Current state of cold atmospheric plasma and cancer-immunity cycle: therapeutic relevance and overcoming clinical limitations using hydrogels
PublisherJohn Wiley & sons
Rights accessOpen Access
Cold atmospheric plasma (CAP) is a partially ionized gas that gains attention as a well-tolerated cancer treatment that can enhance anti-tumor immune responses, which are important for durable therapeutic effects. This review offers a comprehensive and critical summary on the current understanding of mechanisms in which CAP can assist anti-tumor immunity: induction of immunogenic cell death, oxidative post-translational modifications of the tumor and its microenvironment, epigenetic regulation of aberrant gene expression, and enhancement of immune cell functions. This should provide a rationale for the effective and meaningful clinical implementation of CAP. As discussed here, despite its potential, CAP faces different clinical limitations associated with the current CAP treatment modalities: direct exposure of cancerous cells to plasma, and indirect treatment through injection of plasma-treated liquids in the tumor. To this end, a novel modality is proposed: plasma-treated hydrogels (PTHs) that can not only help overcome some of the clinical limitations but also offer a convenient platform for combining CAP with existing drugs to improve therapeutic responses and contribute to the clinical translation of CAP. Finally, by integrating expertise in biomaterials and plasma medicine, practical considerations and prospective for the development of PTHs are offered.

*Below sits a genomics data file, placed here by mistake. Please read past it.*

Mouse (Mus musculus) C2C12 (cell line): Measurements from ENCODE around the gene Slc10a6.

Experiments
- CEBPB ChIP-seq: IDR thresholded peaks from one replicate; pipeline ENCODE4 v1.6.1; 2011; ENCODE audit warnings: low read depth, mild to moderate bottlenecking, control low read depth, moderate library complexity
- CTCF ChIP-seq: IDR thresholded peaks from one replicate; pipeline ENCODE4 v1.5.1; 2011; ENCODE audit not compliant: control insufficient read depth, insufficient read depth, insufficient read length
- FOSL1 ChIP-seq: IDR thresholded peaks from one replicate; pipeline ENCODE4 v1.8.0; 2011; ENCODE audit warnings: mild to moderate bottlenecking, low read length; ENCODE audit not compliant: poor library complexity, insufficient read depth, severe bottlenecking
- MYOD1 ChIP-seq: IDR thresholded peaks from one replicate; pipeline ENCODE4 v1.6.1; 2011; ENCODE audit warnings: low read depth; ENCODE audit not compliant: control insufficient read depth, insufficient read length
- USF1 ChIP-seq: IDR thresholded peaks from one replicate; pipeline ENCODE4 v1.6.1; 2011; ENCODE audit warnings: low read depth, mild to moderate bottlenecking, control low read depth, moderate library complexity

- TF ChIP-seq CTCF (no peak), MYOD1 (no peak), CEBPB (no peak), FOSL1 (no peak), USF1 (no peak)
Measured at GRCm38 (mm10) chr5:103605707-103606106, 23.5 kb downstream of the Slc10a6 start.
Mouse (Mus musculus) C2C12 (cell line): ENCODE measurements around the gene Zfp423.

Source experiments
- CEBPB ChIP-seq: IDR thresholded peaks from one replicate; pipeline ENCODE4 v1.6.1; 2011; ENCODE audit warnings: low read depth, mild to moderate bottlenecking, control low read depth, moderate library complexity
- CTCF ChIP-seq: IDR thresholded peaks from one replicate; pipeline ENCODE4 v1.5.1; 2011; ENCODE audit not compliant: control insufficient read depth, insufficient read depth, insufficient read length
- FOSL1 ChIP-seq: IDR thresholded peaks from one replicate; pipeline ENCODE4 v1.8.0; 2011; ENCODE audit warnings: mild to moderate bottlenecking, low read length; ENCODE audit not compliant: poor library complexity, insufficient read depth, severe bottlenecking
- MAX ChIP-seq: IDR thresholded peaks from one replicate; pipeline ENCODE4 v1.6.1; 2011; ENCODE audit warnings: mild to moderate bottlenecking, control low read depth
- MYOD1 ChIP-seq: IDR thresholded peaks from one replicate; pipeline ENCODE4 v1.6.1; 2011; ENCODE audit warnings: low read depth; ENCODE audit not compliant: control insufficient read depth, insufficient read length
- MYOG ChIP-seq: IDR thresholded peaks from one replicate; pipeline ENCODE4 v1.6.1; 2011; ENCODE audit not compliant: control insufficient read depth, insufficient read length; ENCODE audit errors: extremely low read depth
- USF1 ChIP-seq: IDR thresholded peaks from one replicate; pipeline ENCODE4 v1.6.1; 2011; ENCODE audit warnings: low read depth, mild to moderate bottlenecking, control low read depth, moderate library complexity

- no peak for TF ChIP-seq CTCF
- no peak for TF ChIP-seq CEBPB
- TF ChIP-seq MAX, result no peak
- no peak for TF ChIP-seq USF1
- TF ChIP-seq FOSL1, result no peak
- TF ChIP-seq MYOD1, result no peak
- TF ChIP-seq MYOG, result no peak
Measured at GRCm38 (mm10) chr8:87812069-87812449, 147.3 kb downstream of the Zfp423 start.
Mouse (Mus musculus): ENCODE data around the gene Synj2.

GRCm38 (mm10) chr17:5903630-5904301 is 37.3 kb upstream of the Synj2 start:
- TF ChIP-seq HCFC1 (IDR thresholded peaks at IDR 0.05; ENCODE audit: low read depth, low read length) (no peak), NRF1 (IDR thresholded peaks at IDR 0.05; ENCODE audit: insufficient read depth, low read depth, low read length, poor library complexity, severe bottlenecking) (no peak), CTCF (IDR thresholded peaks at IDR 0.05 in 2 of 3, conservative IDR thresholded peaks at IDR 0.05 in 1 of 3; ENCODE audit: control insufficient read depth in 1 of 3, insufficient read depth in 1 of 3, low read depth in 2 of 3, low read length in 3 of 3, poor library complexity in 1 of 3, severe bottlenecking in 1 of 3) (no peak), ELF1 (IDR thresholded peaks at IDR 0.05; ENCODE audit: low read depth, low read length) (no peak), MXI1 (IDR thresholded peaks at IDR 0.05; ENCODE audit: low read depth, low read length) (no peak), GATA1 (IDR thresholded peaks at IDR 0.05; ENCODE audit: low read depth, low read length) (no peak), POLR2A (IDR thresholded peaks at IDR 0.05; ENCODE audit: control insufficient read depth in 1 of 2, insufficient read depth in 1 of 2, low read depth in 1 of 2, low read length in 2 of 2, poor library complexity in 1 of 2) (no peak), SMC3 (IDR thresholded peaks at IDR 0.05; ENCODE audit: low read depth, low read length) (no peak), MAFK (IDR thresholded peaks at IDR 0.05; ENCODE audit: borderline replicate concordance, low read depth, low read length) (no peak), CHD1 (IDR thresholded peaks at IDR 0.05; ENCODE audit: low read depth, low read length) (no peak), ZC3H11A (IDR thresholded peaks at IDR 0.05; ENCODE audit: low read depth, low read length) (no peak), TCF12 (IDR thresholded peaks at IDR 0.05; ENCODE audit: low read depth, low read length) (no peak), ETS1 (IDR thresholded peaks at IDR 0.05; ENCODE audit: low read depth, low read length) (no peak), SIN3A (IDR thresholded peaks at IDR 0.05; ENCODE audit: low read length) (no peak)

CitationZivanic, M. [et al.]. Current state of cold atmospheric plasma and cancer-immunity cycle: therapeutic relevance and overcoming clinical limitations using hydrogels. "Advanced science (Weinheim)", 20 Gener 2023, vol. 10, núm. 8, article 2205803, p. 1-22.